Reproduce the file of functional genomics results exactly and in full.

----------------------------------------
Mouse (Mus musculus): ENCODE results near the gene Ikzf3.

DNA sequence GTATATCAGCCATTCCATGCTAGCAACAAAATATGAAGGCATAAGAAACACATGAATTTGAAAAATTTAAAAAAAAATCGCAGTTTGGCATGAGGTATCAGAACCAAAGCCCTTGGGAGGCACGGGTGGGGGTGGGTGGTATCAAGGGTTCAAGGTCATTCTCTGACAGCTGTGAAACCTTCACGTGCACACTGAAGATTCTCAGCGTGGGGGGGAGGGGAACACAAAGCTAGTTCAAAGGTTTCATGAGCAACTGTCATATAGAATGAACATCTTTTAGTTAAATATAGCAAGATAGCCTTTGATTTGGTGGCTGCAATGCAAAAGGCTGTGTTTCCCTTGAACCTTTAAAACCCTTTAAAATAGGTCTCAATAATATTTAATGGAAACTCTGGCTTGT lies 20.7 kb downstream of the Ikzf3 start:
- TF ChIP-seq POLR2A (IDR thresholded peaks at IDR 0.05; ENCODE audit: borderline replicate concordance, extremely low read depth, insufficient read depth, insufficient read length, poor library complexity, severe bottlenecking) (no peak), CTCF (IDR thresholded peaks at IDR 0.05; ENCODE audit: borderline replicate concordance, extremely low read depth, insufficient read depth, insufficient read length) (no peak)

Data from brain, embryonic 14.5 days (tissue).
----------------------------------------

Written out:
Mouse (Mus musculus): ENCODE results near the gene Ikzf3.

DNA sequence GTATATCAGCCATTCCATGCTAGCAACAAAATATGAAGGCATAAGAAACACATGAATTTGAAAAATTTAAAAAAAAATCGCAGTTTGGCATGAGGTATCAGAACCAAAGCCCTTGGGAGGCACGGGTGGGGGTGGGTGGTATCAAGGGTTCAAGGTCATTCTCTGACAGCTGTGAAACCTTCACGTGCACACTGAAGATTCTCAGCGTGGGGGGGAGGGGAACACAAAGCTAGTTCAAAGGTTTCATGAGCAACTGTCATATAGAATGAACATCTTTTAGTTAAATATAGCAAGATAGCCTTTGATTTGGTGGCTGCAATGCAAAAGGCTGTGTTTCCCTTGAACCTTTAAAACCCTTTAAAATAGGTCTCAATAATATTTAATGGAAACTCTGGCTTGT lies 20.7 kb downstream of the Ikzf3 start:
- TF ChIP-seq POLR2A (IDR thresholded peaks at IDR 0.05; ENCODE audit: borderline replicate concordance, extremely low read depth, insufficient read depth, insufficient read length, poor library complexity, severe bottlenecking) (no peak), CTCF (IDR thresholded peaks at IDR 0.05; ENCODE audit: borderline replicate concordance, extremely low read depth, insufficient read depth, insufficient read length) (no peak)

Data from brain, embryonic 14.5 days (tissue).